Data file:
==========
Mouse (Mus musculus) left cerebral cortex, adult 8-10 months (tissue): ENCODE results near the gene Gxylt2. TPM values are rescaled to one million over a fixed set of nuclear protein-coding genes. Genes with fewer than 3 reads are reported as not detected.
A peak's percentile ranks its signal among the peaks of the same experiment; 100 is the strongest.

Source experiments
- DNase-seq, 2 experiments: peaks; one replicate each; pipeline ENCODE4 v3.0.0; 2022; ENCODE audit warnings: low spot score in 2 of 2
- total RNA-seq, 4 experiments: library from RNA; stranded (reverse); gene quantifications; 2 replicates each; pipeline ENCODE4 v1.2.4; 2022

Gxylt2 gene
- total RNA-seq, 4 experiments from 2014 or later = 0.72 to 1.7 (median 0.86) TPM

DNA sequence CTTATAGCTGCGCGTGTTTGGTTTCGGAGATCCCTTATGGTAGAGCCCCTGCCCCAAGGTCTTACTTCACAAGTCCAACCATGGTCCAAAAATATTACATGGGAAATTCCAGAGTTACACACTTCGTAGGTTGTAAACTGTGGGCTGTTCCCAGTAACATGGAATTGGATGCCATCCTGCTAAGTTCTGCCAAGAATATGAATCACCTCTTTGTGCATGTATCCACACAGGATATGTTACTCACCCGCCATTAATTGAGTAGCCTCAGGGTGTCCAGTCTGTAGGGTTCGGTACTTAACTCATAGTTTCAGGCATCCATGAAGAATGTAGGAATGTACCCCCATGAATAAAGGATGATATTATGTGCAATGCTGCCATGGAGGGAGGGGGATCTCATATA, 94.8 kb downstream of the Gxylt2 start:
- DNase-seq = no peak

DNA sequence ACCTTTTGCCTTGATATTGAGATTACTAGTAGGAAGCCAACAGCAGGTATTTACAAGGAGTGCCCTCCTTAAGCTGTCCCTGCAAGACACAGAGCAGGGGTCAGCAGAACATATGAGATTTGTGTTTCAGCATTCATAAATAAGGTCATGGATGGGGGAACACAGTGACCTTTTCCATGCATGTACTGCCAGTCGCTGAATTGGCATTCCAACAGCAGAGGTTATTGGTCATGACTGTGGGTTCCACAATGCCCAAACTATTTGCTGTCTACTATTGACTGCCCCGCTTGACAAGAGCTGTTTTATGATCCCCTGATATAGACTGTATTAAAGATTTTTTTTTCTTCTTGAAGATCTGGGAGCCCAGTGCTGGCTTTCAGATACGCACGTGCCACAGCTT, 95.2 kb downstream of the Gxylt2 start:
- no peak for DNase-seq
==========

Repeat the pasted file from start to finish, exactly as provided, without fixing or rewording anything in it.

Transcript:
Mouse (Mus musculus) left cerebral cortex, adult 8-10 months (tissue): ENCODE results near the gene Gxylt2. TPM values are rescaled to one million over a fixed set of nuclear protein-coding genes. Genes with fewer than 3 reads are reported as not detected.
A peak's percentile ranks its signal among the peaks of the same experiment; 100 is the strongest.

Source experiments
- DNase-seq, 2 experiments: peaks; one replicate each; pipeline ENCODE4 v3.0.0; 2022; ENCODE audit warnings: low spot score in 2 of 2
- total RNA-seq, 4 experiments: library from RNA; stranded (reverse); gene quantifications; 2 replicates each; pipeline ENCODE4 v1.2.4; 2022

Gxylt2 gene
- total RNA-seq, 4 experiments from 2014 or later = 0.72 to 1.7 (median 0.86) TPM

DNA sequence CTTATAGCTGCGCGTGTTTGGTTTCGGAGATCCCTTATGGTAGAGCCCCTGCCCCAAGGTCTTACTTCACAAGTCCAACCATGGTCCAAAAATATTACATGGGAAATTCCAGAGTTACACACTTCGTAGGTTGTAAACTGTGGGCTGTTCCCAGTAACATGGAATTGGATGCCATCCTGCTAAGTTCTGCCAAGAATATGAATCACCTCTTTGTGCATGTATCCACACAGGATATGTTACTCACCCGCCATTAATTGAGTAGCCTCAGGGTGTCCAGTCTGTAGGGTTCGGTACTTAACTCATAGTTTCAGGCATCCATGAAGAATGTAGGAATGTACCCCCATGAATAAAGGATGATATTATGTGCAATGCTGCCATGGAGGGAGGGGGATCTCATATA, 94.8 kb downstream of the Gxylt2 start:
- DNase-seq = no peak

DNA sequence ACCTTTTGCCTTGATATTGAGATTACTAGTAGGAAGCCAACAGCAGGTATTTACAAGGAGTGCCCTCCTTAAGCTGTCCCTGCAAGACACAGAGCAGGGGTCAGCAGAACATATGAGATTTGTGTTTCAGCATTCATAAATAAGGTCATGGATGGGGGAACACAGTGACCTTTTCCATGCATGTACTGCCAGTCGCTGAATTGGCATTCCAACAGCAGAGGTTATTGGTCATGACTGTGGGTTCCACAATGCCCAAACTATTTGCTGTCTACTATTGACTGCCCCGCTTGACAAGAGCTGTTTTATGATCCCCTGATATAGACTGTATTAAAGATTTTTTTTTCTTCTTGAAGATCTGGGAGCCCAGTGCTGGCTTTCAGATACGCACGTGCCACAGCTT, 95.2 kb downstream of the Gxylt2 start:
- no peak for DNase-seq